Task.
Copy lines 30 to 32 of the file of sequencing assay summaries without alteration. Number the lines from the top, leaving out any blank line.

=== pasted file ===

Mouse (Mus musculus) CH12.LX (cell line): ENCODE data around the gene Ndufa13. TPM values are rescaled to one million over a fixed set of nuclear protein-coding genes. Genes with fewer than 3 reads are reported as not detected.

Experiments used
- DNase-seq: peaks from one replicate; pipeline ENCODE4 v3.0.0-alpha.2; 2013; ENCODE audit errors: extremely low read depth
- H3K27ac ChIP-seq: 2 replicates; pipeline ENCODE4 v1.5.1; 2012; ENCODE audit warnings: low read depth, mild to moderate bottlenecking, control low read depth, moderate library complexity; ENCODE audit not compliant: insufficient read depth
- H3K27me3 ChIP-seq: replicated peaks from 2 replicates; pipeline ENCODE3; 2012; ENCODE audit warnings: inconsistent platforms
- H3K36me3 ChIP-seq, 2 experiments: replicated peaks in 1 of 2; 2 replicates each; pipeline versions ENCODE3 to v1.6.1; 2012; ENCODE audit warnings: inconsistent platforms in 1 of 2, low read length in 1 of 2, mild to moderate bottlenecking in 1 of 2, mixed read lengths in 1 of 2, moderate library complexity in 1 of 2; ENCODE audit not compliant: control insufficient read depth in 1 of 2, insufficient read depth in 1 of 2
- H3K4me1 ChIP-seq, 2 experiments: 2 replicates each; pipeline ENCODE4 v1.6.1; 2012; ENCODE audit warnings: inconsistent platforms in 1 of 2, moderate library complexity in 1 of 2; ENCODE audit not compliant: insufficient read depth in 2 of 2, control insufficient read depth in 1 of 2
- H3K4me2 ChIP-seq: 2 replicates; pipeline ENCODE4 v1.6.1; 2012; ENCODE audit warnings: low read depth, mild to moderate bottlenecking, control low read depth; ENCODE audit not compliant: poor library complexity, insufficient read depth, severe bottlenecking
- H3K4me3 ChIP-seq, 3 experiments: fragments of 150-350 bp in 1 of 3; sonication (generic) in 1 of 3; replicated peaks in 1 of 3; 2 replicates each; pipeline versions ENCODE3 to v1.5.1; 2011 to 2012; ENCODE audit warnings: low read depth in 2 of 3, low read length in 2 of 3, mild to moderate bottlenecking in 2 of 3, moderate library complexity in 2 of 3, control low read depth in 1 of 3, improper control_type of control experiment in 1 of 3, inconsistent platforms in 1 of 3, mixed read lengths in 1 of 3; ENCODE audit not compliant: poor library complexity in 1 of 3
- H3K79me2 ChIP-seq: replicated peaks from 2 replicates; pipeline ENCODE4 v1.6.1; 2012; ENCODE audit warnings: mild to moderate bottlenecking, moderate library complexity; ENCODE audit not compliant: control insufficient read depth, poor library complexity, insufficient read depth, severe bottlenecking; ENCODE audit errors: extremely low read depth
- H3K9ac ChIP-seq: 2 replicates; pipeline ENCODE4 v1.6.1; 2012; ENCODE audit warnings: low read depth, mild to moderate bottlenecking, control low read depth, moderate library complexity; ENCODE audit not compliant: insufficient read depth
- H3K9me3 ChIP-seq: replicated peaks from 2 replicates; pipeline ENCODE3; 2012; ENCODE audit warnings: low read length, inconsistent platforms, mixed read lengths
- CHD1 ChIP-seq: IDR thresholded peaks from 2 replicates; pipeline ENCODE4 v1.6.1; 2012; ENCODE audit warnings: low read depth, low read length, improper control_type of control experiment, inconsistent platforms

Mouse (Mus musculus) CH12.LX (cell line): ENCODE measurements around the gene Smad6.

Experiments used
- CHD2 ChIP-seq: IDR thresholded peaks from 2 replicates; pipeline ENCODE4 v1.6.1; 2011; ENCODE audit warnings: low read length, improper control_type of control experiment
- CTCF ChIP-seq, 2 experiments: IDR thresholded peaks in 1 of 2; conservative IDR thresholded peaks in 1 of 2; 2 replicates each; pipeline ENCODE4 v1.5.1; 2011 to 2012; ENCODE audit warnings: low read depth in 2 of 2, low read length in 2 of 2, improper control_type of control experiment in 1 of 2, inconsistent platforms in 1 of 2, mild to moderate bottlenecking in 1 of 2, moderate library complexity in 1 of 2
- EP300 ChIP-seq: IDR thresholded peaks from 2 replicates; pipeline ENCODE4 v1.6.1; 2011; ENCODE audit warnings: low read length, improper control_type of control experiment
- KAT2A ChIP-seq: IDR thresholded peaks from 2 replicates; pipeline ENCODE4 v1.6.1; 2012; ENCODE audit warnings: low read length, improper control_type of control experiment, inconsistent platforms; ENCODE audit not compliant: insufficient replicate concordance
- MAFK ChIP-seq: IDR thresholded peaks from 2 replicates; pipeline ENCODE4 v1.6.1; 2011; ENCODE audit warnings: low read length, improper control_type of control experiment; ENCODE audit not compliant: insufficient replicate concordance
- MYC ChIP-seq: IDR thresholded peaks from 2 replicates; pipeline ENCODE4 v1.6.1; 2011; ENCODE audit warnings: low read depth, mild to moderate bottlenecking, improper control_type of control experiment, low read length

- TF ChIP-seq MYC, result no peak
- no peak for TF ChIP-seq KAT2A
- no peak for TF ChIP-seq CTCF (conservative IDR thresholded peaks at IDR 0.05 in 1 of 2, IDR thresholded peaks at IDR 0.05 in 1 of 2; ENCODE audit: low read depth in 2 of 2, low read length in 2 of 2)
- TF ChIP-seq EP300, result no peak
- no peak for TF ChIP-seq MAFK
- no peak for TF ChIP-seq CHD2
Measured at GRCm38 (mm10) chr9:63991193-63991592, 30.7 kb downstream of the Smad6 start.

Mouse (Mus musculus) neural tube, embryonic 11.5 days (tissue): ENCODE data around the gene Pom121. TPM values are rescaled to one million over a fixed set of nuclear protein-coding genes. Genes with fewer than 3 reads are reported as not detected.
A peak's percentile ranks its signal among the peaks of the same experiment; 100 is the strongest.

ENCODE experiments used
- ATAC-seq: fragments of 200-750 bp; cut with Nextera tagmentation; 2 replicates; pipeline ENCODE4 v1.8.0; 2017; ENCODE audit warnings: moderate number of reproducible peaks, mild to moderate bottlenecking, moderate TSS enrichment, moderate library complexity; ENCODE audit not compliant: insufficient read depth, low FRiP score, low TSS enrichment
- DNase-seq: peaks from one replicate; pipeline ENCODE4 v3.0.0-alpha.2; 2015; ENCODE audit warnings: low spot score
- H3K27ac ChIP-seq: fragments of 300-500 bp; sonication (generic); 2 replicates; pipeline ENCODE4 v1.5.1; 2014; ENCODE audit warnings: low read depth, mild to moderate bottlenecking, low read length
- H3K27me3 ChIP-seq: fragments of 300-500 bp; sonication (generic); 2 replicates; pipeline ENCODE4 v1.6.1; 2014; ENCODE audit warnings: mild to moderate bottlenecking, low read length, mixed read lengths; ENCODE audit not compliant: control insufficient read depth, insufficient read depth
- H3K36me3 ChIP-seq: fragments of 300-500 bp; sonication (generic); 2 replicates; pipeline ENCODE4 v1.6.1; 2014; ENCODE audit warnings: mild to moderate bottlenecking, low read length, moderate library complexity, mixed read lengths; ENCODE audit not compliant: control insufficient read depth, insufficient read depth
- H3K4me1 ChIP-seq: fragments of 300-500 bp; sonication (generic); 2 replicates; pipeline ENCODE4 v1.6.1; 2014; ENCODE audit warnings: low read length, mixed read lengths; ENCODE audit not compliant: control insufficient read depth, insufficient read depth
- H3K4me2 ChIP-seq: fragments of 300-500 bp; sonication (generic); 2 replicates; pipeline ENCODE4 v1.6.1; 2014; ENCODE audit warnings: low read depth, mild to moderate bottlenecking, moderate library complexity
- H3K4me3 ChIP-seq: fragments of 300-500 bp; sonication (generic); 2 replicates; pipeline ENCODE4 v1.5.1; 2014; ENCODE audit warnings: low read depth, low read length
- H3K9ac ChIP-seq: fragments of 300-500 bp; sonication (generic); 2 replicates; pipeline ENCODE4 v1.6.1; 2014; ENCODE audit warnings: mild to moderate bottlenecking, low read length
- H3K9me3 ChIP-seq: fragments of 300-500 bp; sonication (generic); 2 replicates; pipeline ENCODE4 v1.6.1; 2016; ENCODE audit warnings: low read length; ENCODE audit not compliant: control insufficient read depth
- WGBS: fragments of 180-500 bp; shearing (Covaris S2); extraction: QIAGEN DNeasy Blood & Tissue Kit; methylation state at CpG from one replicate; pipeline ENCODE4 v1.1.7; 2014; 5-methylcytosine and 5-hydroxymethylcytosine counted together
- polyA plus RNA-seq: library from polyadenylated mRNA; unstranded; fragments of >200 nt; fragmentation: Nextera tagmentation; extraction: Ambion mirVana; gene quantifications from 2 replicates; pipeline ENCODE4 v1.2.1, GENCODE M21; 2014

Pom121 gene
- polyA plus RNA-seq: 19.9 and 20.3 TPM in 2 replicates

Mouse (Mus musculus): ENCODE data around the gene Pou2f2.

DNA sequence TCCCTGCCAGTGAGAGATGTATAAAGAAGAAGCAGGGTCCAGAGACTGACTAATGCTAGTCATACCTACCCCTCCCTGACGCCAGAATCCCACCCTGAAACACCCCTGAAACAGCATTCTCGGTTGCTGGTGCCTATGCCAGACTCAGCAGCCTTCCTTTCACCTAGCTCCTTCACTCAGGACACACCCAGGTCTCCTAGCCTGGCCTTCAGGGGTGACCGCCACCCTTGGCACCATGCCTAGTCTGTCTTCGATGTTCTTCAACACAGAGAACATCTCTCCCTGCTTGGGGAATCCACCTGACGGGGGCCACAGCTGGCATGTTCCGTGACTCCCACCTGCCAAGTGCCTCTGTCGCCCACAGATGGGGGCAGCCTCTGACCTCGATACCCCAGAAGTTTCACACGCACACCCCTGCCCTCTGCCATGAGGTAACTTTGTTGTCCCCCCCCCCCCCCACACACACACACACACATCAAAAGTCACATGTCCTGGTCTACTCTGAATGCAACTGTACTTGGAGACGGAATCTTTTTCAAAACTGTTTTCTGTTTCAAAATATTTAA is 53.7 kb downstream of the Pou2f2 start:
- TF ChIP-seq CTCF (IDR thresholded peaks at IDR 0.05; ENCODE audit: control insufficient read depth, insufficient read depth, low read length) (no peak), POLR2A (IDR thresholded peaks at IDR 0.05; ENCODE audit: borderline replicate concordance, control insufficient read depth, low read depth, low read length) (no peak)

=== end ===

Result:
A peak's percentile ranks its signal among the peaks of the same experiment; 100 is the strongest.

ENCODE experiments used
- ATAC-seq: fragments of 200-750 bp; cut with Nextera tagmentation; 2 replicates; pipeline ENCODE4 v1.8.0; 2017; ENCODE audit warnings: moderate number of reproducible peaks, mild to moderate bottlenecking, moderate TSS enrichment, moderate library complexity; ENCODE audit not compliant: insufficient read depth, low FRiP score, low TSS enrichment